Purpose: Severe cytopenia and liver dysfunction are characterized as antiepileptic drug (AED) adverse effects dependent upon an idiosyncrasy. However, in clinical practice, we often find hemato-logical and biochemical changes during AED treatment with causes other than an idiosyncrasy. This study aims to investigate the effect of antiepileptic monotherapy on hematological and biochemical parameters.
Methods: We retrospectively recruited 480 patients untreated with AED at baseline. Changes in hematological and biochemical parameters before and after initiation of medication were investigated, and correlation with plasma concentrations of AED was analyzed.
Results: Sixty-six of 480 patients treated with carbamazepine (CBZ: n = 27), sodium valproate (VPA: n = 19) or levetiracetam (LEV: n = 20) monotherapy were eventually selected for analysis. After CBZ treatment, decreased white blood cell (WBC) count and increased gamma-glutamyltransferase (GGT) and alkaline phosphatase (ALP) activities were recorded at high frequencies. Decreased WBC count tended to correlate with elevated serum CBZ level. Elevated GGT activity was observed in all patients treated with CBZ. In patients treated with VPA, platelet (PLT) counts decreased. In patients treated with LEV, there were no significant differences in the measured parameters before and after medication.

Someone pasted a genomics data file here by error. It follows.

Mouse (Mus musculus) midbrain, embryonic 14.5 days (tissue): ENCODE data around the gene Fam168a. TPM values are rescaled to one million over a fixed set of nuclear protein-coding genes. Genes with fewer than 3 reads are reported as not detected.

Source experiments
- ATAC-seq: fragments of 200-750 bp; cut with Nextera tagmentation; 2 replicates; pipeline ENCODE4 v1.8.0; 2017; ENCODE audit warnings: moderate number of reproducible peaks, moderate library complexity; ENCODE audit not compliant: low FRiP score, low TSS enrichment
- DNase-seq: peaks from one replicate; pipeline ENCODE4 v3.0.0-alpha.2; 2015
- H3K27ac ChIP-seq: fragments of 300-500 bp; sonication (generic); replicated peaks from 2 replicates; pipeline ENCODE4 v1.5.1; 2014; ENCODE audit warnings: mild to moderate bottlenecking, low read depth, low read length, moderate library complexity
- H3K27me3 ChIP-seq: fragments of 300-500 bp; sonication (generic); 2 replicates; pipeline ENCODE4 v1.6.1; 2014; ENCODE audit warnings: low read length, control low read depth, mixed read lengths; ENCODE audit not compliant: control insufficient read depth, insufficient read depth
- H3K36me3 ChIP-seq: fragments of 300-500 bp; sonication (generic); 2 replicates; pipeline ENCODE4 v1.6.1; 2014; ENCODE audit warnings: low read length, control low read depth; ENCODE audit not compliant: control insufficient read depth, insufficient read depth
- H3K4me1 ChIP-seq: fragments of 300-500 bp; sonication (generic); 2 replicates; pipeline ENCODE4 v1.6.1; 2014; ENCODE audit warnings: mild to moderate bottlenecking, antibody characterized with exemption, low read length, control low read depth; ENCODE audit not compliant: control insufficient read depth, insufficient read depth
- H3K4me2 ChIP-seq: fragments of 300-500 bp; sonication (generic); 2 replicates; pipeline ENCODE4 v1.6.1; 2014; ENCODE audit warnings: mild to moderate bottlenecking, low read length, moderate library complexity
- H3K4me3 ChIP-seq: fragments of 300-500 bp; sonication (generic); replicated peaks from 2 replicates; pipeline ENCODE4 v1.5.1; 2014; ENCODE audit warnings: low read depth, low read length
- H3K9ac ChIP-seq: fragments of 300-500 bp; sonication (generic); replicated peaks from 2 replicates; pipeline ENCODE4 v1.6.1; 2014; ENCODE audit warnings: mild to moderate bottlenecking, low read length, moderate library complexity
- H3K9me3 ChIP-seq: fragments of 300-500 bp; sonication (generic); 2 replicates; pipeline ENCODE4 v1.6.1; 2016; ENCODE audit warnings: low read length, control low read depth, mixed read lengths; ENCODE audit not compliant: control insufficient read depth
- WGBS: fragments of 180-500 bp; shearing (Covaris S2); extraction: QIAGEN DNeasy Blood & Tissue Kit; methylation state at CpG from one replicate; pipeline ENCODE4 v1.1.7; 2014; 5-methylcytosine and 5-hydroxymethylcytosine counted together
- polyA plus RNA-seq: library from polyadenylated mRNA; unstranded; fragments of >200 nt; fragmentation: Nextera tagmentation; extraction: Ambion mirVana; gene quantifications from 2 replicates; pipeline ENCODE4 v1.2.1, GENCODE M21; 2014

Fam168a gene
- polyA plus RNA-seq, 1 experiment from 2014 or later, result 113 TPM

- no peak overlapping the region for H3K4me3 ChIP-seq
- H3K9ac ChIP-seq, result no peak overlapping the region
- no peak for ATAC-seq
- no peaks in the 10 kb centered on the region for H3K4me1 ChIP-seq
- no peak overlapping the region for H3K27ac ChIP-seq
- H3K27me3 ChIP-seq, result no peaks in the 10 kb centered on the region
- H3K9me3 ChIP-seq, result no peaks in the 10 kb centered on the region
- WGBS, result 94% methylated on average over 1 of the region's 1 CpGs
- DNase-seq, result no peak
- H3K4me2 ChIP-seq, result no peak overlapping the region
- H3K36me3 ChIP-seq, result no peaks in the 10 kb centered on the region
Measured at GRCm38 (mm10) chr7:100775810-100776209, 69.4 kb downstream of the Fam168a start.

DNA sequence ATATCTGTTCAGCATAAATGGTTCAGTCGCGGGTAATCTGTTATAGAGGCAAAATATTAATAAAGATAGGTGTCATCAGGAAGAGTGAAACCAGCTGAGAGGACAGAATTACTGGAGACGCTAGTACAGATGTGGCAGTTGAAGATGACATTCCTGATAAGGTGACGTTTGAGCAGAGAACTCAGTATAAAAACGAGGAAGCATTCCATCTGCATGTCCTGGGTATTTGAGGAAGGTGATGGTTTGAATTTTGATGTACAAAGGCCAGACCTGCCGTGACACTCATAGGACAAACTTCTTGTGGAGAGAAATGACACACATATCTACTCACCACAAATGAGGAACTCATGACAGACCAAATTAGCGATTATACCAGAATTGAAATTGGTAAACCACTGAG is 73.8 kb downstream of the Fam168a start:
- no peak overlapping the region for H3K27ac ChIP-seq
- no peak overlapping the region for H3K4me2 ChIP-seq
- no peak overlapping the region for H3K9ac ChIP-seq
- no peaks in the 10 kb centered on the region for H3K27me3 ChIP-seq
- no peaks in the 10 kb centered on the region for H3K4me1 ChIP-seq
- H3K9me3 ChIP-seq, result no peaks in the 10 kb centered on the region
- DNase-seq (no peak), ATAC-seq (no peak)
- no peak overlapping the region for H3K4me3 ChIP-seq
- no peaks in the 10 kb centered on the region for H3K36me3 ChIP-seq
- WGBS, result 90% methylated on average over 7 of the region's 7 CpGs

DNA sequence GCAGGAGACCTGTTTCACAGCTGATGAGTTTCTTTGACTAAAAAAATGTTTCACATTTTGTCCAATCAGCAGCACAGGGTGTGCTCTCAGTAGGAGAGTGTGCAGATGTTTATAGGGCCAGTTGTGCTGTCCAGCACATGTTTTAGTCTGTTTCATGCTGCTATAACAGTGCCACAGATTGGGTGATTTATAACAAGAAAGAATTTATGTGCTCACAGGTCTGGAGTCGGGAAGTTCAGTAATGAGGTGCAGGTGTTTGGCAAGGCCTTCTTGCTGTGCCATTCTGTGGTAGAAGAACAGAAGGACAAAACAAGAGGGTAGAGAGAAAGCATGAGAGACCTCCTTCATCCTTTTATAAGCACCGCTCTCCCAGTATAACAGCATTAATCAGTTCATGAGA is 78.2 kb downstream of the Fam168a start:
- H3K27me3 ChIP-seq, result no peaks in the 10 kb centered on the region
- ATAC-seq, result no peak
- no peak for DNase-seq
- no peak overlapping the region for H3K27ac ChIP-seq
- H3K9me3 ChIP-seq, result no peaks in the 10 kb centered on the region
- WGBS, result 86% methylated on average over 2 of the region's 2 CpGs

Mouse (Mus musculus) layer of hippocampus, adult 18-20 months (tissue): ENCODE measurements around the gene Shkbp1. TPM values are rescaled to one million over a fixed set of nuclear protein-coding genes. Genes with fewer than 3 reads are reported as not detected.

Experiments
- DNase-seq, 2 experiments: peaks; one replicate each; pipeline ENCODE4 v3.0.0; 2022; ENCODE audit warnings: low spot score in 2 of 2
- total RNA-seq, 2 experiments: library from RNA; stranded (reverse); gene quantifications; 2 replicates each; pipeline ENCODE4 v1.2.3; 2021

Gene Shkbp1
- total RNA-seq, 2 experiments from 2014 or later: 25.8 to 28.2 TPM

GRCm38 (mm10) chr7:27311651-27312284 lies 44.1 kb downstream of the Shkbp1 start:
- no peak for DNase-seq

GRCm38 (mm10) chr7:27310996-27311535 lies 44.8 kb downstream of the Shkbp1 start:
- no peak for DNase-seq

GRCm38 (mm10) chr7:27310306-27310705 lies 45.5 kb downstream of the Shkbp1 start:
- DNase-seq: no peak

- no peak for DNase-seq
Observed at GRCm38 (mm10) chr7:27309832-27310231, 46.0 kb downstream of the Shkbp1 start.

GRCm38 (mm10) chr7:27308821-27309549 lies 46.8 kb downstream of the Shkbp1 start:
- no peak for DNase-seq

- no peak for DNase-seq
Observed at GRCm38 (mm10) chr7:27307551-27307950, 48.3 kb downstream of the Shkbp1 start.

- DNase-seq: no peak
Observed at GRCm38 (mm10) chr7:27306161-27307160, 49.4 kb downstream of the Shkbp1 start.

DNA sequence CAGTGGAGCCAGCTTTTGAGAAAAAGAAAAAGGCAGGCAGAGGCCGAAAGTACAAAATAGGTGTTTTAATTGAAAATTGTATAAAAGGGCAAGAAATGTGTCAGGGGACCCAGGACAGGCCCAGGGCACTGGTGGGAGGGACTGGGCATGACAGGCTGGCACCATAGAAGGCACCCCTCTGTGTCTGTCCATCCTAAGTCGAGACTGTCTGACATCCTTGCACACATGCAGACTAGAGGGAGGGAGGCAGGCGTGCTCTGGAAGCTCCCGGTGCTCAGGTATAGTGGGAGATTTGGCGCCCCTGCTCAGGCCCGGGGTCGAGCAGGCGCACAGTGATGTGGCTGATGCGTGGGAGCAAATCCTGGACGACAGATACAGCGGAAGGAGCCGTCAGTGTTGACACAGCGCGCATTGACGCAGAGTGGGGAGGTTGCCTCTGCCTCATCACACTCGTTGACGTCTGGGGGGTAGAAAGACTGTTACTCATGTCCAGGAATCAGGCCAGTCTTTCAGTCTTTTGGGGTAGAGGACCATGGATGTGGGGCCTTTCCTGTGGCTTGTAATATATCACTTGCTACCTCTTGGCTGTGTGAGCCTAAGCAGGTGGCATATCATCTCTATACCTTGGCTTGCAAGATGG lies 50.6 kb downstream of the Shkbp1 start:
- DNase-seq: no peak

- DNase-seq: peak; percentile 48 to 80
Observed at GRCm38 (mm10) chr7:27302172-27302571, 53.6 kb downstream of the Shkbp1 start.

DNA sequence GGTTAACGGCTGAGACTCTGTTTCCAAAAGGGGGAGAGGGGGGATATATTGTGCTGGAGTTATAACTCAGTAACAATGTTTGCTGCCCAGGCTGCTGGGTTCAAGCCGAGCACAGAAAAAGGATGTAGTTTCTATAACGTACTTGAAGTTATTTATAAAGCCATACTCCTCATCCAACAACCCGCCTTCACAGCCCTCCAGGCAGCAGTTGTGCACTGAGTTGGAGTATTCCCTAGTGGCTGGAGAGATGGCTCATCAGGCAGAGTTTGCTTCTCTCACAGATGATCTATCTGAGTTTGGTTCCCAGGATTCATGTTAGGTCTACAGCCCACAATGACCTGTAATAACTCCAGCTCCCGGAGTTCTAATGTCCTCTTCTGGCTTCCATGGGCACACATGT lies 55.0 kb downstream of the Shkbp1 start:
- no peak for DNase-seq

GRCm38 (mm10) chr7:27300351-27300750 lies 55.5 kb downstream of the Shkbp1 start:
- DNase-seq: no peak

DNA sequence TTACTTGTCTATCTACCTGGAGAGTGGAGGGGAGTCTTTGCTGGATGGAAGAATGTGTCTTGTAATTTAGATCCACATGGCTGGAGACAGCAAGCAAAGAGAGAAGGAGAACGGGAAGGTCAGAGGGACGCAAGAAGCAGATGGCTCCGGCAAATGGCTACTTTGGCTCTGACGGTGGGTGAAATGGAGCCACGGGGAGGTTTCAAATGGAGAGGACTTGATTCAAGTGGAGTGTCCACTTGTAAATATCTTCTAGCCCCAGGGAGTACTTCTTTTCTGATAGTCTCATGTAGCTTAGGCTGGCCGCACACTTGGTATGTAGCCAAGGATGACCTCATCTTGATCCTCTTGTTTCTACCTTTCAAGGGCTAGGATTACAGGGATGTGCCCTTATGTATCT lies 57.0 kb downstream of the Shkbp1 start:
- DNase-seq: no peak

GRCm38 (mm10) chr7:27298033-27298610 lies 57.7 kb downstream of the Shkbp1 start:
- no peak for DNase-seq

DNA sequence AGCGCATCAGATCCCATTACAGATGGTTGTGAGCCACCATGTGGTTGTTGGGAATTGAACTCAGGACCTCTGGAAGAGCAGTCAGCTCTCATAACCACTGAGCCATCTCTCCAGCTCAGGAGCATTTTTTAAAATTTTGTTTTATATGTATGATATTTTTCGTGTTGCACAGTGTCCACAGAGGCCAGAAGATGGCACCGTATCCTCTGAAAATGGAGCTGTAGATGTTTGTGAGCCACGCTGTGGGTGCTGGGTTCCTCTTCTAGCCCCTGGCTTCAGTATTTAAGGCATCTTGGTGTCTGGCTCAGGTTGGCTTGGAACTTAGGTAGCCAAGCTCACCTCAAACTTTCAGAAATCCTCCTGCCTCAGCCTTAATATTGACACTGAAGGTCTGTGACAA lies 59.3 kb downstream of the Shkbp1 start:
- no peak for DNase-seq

Discussion: We considered that the reduction in WBC count might be dose-dependently related to AEDs. Elevated GGT activity was observed in all patients treated with CBZ, but the average increase in GGT activity was 35.19 ± 33.08 U/L. In patients undergoing VPA treatment, decreased PLT counts were also observed at high frequency. Thus, hematological and biochemical parameters should be closely monitored in patients receiving AED, especially in patients treated with high doses of AEDs.